Maine’s casinos reported a record of $144 million in revenue in 2018.
The state only has two casinos, but the revenue has been rolling in regardless. The state doesn’t have sports betting to bolster additional income, but might see it in the future to supplement slot machines and table games.
The two casinos in Maine, Oxford Casino and Hollywood Casino, sent a combined $58 million in tax revenue to the state in 2018.
Oxford Casino made the bulk of the money. After taxes, the larger of the two state casinos made around $57 million. Hollywood’s post-tax revenue was $32.5 million. The nearly double revenue comes from Oxford’s 240 extra slot machines and 30 table games, nearly double Hollywood’s 18 tables.
Executive director of Maine’s gambling control unit Milt Champion, speaking with the Press Herald, said he didn’t expect them to continue reeling in revenue on levels from 2018.
“I don’t think we will continue to see the increases. There is only so much discretionary money, pretty soon you will see the casinos do a little bit less because sports wagering will come on board.”
The big thing to keep in mind is the fact that all the revenue is without sports betting, so there’s every possibility revenue increases if sports betting is legalized in the state. Still, it’s only speculation, and senior director of the American Gaming Association David Forman isn’t expecting a sharp drop.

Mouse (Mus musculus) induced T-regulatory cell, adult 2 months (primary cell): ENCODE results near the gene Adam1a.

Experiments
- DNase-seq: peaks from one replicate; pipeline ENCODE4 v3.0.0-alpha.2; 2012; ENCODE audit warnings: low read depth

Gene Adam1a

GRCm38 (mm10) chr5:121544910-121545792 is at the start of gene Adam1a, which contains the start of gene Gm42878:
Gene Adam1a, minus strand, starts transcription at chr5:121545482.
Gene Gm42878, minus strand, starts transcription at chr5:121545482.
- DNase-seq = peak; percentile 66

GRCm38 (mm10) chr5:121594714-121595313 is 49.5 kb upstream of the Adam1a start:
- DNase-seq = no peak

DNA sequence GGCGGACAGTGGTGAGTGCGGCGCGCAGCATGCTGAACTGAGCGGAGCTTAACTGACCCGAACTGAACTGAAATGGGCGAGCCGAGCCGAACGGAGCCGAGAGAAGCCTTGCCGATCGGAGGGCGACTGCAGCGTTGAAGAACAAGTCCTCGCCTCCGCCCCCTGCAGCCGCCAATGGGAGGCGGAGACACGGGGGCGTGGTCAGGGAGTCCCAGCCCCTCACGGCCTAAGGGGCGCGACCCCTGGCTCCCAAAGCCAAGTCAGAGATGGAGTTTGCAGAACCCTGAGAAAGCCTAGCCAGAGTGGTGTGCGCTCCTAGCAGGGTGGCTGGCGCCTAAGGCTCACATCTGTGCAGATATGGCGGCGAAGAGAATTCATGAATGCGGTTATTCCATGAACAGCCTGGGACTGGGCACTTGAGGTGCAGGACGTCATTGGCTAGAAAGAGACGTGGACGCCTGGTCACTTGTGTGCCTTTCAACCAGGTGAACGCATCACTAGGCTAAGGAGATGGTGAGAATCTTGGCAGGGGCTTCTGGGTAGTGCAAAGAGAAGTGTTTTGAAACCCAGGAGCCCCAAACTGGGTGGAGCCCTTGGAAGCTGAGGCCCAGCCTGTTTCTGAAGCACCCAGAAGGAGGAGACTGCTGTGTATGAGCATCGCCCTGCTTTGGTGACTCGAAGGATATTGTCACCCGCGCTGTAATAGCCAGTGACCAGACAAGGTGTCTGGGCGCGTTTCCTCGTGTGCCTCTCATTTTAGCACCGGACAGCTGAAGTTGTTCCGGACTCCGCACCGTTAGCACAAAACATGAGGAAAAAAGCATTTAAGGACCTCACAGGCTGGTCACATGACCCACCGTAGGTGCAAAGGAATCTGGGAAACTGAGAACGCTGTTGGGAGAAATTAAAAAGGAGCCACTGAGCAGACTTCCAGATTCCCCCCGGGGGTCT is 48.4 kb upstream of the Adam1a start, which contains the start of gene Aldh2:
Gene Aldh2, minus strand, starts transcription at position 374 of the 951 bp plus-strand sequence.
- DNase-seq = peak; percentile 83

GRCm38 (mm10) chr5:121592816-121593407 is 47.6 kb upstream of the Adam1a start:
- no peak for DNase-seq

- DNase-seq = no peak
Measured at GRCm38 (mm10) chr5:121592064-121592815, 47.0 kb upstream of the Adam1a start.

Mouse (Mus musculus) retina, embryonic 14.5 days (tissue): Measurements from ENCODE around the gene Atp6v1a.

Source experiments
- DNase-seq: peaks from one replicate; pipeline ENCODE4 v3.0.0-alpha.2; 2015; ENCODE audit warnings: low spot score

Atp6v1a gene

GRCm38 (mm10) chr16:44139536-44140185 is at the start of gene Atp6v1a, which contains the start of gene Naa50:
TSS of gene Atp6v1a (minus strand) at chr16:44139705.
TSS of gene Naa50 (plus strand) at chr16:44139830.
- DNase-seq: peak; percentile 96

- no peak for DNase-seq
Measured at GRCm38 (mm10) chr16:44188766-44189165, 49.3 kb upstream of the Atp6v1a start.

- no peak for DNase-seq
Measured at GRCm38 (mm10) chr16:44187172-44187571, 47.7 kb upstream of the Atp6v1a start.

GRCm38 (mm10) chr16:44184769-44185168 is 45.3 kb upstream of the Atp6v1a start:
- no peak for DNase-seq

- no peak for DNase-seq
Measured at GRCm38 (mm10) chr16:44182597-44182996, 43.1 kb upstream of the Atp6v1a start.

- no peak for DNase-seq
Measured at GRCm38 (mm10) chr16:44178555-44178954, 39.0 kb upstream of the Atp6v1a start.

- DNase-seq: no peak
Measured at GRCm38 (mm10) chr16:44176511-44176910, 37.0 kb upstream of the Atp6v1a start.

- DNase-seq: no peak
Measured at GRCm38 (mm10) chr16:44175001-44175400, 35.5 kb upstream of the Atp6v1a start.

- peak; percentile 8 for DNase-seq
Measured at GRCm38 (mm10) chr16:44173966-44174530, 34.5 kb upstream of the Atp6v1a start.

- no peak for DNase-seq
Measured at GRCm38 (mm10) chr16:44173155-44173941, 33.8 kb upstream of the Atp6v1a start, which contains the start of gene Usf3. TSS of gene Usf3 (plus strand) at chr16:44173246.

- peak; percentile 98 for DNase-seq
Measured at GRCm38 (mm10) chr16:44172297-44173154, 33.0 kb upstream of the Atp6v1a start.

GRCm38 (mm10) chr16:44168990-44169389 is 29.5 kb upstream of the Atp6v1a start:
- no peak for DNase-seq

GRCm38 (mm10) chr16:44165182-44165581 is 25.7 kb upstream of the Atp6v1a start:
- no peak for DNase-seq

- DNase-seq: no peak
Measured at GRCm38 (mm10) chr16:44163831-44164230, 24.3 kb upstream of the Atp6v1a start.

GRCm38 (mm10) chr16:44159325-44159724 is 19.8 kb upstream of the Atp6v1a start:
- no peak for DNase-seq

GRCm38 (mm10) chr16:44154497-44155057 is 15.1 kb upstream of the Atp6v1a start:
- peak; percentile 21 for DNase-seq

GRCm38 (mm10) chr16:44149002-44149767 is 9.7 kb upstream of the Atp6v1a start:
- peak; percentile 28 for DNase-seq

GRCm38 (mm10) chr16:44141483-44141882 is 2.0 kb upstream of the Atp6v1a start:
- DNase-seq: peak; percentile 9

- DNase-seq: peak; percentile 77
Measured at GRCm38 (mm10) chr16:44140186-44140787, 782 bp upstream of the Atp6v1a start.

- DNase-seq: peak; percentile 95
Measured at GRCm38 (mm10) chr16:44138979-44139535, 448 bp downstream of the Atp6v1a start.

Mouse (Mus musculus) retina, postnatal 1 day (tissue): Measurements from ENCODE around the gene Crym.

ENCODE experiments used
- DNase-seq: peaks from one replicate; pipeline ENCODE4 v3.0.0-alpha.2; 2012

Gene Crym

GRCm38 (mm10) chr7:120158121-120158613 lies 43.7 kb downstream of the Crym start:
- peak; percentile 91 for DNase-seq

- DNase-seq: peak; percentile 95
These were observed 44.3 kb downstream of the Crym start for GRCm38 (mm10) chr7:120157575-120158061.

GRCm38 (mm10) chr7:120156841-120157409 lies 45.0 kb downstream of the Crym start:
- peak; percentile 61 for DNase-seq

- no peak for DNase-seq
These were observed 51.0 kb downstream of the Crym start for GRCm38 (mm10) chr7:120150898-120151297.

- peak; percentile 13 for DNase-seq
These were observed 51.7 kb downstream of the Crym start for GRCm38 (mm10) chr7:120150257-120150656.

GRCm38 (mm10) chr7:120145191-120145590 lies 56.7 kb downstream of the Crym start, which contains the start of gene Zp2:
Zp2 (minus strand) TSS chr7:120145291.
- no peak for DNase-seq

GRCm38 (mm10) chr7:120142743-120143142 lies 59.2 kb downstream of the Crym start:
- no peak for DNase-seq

“Maine’s two casinos performed very well, they grew at a faster clip than the industry overall or the economy overall,” he said. “Maine is pretty well positioned to continue to succeed.”
We might find out soon if sports betting will add to casino revenue, or simply shift it around. Maine’s legislature sent a bill to the governor’s desk Tuesday night that would legalize sports betting at the two casinos, plus mobile and online betting.
The bill would allow 11 regular gambling properties to apply for licenses to operate brick-and-mortar sportsbooks in site of their properties. 4 Native American tribes would also be able to operate sportsbooks.
The legislature is prepared to allow online/mobile sportsbooks to operate without a partnership of a physical sportsbook anchor, which is different than most other states. Tennessee similarly allows a “free market” approach, but most states require a sort of physical anchor.
State Senator Louis Luchini, speaking with the Press Herald on a different occasion, said he believed the more open market approach is more appropriate, given how some online business is conducted.
“To me, it’s a strange way to write a law that would require a new business to come into Maine only if they tether their license to an existing business. We don’t require Amazon to tether to existing grocery stores and we don’t require Airbnb to tether to hotels.”
Currently there’s no cap to the number of sportsbooks that would be allowed, nor would the data mandates or integrity fees. The bill sits on the desk of Governor Janet Mills at time of writing.
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